Speakers included Rock Health’s Bill Evans and Goldman Sachs’s Peter van der Goes, who shared the digital health investment outlook for 2020, and Rock Health’s Megan Zweig, who discussed developments in digital health therapeutics with Antoun Nabhan of Pear Therapeutics and Jenna Carl of Big Health. My colleague Dawn Belt moderated a panel on wellness and remote patient monitoring with TRIPP’s Nanea Reeves and Forward’s Adrian Aoun. To finish the day, Fenwick’s Ian Goldstein chatted with Bill Taranto about startup enterprise partnerships in the digital health space.


Continue Reading Key Takeaways from Fenwick’s 2019 Digital Health Investor Summit

Industry leaders anticipate that the use of artificial intelligence in medical imaging will have a substantial clinical impact, ushering in an opportunity to significantly improve decision support in medical image interpretation. In this post, we cover a variety of promising medical imaging applications for AI and machine learning—including diagnosing cancer and brain aneurysms—as well as recent regulatory developments.

Metrics Climb

CB Insights reports that healthcare-related AI investment totaled $1.44 billion in the first half of 2019, putting investment in the space on track to surpass the prior year, in which investment reached $2.5 billion. Much of the attention to date has surrounded applications in medical imaging or radiology.

VC-backed deals and financing to healthcare AI startups, Q1'18 - Q2'19 ($M)

The National Center for Biologic Information (NCBI) reports that publications covering AI in radiology have steeply increased in recent years. Between 2016 and 2017, the number of articles published on the topic ranged from 700 to 800. That’s compared to 100 to 150 articles published between 2007 and 2008. In addition, more than half of recent articles focused on applications related to magnetic resonance imaging (MRI) or computed tomography (CT). And January saw the launch of a peer-reviewed journal devoted to AI in medical imaging: Radiology: Artificial Intelligence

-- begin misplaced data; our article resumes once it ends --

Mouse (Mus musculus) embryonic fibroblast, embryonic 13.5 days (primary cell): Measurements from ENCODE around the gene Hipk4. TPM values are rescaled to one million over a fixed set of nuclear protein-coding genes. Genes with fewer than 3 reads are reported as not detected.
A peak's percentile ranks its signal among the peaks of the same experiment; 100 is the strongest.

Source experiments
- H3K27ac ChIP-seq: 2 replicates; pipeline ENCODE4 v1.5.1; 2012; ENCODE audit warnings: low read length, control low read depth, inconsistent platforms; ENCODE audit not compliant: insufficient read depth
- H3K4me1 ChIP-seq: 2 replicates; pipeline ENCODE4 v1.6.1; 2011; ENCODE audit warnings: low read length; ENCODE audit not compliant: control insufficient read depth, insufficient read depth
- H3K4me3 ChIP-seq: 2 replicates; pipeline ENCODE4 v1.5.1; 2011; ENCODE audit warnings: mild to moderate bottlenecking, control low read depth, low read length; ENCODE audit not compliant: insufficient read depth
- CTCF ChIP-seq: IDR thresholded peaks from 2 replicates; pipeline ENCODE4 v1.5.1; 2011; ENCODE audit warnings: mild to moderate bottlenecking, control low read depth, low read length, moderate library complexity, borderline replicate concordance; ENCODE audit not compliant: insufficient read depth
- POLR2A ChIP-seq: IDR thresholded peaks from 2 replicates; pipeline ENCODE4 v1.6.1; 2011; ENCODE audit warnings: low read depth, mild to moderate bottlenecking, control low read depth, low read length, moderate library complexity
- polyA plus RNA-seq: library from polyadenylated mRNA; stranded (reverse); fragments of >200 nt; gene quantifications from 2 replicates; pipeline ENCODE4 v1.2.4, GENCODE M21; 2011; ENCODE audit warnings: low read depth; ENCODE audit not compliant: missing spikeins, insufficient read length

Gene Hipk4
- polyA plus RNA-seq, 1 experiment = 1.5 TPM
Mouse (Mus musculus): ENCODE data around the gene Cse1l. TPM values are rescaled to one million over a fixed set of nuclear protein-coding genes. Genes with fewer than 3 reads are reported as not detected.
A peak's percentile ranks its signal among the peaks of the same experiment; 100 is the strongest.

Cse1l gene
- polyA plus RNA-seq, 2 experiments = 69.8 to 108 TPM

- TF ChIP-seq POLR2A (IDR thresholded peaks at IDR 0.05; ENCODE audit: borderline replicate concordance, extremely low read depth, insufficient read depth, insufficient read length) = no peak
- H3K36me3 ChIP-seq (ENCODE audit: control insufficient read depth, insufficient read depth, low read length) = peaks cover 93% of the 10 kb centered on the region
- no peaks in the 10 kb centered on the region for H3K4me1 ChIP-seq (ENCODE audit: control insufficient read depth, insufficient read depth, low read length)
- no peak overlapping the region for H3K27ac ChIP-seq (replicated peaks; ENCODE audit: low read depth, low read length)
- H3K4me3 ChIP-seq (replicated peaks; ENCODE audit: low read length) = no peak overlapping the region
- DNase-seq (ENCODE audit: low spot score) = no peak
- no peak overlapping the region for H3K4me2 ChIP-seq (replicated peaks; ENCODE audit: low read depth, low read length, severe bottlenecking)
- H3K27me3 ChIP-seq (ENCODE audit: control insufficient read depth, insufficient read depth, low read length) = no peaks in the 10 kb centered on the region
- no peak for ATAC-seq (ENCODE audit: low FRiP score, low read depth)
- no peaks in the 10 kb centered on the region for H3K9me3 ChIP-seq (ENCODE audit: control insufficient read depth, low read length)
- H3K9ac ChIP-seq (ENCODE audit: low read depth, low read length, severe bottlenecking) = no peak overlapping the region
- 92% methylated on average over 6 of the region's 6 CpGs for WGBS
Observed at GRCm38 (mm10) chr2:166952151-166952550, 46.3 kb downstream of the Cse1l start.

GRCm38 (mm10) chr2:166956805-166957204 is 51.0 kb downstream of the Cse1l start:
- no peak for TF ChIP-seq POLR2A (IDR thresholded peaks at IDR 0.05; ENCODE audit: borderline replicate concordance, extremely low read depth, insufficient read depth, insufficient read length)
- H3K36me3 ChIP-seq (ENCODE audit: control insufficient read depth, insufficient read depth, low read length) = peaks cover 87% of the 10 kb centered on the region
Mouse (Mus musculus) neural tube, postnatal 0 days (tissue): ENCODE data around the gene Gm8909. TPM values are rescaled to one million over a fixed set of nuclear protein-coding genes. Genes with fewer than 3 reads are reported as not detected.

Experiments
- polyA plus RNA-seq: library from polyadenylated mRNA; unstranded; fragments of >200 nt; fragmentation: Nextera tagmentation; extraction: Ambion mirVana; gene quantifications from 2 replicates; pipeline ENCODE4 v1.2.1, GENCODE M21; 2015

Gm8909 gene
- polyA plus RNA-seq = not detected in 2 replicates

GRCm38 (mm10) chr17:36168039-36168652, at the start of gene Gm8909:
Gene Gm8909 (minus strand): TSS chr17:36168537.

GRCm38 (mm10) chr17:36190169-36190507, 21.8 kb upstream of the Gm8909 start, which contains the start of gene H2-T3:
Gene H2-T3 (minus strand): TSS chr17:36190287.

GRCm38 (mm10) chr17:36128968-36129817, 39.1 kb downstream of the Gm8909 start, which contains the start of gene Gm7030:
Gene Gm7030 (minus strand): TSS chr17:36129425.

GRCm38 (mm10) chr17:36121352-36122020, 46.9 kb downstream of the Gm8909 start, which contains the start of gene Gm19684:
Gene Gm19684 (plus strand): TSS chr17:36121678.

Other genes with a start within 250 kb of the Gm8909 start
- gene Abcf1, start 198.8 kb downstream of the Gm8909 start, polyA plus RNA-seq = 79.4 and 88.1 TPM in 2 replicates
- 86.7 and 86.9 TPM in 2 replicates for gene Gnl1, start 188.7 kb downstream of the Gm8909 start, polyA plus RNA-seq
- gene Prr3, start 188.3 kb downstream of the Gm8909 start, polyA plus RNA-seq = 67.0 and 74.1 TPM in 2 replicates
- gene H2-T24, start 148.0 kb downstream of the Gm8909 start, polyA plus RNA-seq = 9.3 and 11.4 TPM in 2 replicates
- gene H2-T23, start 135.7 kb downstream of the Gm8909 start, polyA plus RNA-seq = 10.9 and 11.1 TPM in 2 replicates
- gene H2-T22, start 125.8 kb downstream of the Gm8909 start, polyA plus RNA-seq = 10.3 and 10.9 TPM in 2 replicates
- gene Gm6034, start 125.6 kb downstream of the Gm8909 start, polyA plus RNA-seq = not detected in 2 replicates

Continue Reading AI in Medical Imaging: Exploring the Frontier of Healthcare Applications

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Rock Health reported that $4.2 billion was invested in digital health companies during the first half of 2019. This places the sector on pace to exceed 2018’s record total annual investment of $8.2 billion.

Strong and Steady with No Signs of Froth

This steady growth should put to rest, at least for the time being, concerns that emerged at the end of last year about a digital health investment bubble. Rock Health provides a detailed “bubble analysis” in its midyear report, but in short the venture fund concludes that the space is not experiencing a bubble thanks to sound business fundamentals, a strong base of repeat investors and the lack of fraud or misuse of funds.

Rock Health also notes that the $4.2 billion in investment was spread over 180 deals. About a third of the money invested went toward megadeals—deals of $100 million or more.


Continue Reading Q2 2019: Big Deals in China, Drones and the Return of the Digital Health IPO